The Israeli government has issued orders making the wearing of masks in public compulsory to try to stem the spread of the coronavirus.
It also approved a timeline for tightened travel restrictions for the Passover holiday, which begins on Wednesday when Jewish families gather for the festive "seder" meal commemorating the Biblical exodus from slavery in Egypt.
Prime Minister Benjamin Netanyahu has said that this year, the dinner should be a small affair - limited to household members - in a bid to keep infection rates in check.
Netanyahu last week urged Israelis to wear masks while in public, a measure the government said would become compulsory as of Sunday.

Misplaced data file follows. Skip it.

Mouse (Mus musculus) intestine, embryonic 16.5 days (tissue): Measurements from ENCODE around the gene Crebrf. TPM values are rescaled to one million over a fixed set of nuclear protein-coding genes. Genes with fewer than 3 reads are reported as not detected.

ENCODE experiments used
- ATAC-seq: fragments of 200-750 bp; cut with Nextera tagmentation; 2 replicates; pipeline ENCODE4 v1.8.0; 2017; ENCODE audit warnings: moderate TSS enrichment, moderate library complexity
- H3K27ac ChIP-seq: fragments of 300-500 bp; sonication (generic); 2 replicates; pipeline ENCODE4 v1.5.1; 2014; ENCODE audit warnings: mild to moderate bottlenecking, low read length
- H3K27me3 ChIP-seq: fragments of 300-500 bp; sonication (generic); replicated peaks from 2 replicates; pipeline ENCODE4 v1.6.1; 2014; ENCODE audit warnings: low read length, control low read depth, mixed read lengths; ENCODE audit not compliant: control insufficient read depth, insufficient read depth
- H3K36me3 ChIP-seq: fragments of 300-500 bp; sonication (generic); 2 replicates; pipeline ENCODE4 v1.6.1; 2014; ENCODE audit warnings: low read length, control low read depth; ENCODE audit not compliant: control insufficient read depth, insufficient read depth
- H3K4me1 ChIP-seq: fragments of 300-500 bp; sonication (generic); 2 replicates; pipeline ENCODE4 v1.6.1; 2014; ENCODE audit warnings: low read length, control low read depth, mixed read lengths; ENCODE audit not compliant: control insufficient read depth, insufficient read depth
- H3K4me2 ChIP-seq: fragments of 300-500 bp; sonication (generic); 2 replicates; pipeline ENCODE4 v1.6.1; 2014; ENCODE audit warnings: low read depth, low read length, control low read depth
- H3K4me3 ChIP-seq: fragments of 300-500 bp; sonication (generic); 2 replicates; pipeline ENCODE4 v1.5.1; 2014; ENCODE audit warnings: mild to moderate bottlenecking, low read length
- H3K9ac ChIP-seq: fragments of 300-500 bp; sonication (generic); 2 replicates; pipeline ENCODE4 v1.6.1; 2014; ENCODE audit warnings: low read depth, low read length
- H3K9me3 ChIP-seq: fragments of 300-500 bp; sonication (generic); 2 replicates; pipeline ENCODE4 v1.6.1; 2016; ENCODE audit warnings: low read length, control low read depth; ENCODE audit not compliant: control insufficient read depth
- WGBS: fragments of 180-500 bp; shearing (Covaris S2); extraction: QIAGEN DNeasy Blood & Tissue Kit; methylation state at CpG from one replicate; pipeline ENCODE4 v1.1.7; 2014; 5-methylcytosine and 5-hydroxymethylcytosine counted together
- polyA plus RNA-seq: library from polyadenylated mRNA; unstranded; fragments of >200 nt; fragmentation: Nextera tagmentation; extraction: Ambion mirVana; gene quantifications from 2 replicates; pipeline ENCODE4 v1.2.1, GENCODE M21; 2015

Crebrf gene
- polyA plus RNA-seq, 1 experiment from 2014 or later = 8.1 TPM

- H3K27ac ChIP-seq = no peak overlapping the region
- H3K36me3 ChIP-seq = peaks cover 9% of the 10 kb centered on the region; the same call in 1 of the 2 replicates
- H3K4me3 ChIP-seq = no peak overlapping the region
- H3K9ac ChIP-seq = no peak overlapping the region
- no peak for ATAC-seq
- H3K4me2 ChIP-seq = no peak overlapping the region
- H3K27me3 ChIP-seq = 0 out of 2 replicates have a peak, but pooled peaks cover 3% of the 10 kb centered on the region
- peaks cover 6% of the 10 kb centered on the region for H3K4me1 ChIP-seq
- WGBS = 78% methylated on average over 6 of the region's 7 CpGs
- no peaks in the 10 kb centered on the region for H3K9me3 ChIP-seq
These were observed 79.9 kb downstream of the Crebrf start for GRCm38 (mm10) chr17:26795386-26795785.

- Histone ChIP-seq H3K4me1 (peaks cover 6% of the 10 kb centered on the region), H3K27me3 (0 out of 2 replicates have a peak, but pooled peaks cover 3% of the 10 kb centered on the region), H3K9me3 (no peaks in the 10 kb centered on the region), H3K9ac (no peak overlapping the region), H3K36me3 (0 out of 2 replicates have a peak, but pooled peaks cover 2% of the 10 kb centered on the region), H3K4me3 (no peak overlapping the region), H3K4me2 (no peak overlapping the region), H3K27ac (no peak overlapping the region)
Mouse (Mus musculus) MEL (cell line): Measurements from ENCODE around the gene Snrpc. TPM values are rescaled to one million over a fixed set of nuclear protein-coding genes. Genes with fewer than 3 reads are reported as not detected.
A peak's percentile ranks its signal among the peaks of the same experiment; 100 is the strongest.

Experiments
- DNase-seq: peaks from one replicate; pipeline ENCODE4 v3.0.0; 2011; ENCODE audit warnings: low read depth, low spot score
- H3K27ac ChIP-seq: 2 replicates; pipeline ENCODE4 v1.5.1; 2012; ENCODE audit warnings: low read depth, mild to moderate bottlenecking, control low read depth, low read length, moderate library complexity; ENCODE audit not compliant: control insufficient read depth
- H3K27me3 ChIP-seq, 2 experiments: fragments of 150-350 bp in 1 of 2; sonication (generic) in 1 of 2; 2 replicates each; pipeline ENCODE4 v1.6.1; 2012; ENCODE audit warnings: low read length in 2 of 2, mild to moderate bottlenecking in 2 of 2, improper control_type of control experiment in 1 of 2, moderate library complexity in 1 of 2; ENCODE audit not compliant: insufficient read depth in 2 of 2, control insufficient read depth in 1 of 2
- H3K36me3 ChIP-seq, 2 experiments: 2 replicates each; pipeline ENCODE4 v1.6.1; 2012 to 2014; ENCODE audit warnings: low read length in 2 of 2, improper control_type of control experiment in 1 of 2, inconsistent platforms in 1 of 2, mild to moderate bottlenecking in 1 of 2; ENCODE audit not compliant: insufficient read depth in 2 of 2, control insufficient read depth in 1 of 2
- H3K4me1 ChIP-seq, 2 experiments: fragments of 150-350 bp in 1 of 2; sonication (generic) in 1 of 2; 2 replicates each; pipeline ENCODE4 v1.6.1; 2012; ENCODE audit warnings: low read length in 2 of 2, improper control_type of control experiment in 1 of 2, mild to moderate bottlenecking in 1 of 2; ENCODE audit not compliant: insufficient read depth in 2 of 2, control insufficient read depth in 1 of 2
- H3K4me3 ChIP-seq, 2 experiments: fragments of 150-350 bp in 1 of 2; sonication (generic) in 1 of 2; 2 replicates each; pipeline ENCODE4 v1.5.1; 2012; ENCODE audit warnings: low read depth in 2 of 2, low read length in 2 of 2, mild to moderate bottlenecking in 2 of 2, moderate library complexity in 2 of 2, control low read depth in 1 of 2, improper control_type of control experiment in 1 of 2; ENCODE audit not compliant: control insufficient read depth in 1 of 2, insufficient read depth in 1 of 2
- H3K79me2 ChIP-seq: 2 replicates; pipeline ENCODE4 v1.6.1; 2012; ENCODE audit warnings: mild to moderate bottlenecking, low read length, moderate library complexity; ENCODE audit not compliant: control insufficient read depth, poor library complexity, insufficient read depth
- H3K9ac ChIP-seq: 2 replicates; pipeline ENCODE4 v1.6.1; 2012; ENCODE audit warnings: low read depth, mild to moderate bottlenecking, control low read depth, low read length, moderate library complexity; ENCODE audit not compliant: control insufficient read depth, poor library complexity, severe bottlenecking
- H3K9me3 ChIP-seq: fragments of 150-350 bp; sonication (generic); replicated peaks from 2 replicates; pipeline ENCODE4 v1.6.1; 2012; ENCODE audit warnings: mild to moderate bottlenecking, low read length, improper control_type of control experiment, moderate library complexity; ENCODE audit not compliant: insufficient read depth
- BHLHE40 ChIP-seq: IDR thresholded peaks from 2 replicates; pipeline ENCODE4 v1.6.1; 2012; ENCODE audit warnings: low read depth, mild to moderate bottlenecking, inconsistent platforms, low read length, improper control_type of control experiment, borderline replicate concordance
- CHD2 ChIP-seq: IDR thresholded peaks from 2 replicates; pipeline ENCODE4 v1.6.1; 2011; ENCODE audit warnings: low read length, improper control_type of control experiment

Children under the age of six, the mentally disabled or those alone in vehicles or workplaces are exempted.
The government said masks could be homemade.
From Tuesday evening until Friday morning, a ban on unnecessary out-of-town travel will be in place, effectively preventing large gatherings of family and friends for the seder meals.
From 3pm on Wednesday, a few hours before the meal gets underway, until 7am on Thursday, food shopping within towns will also be forbidden, in a tightened lockdown.
Announcing an exemption in the Passover restrictions, a government statement said the seder night shopping ban would not apply to "non-Jewish minorities", a reference to Arab citizens who are mostly Muslims with a Christian minority.
Australian Associated Press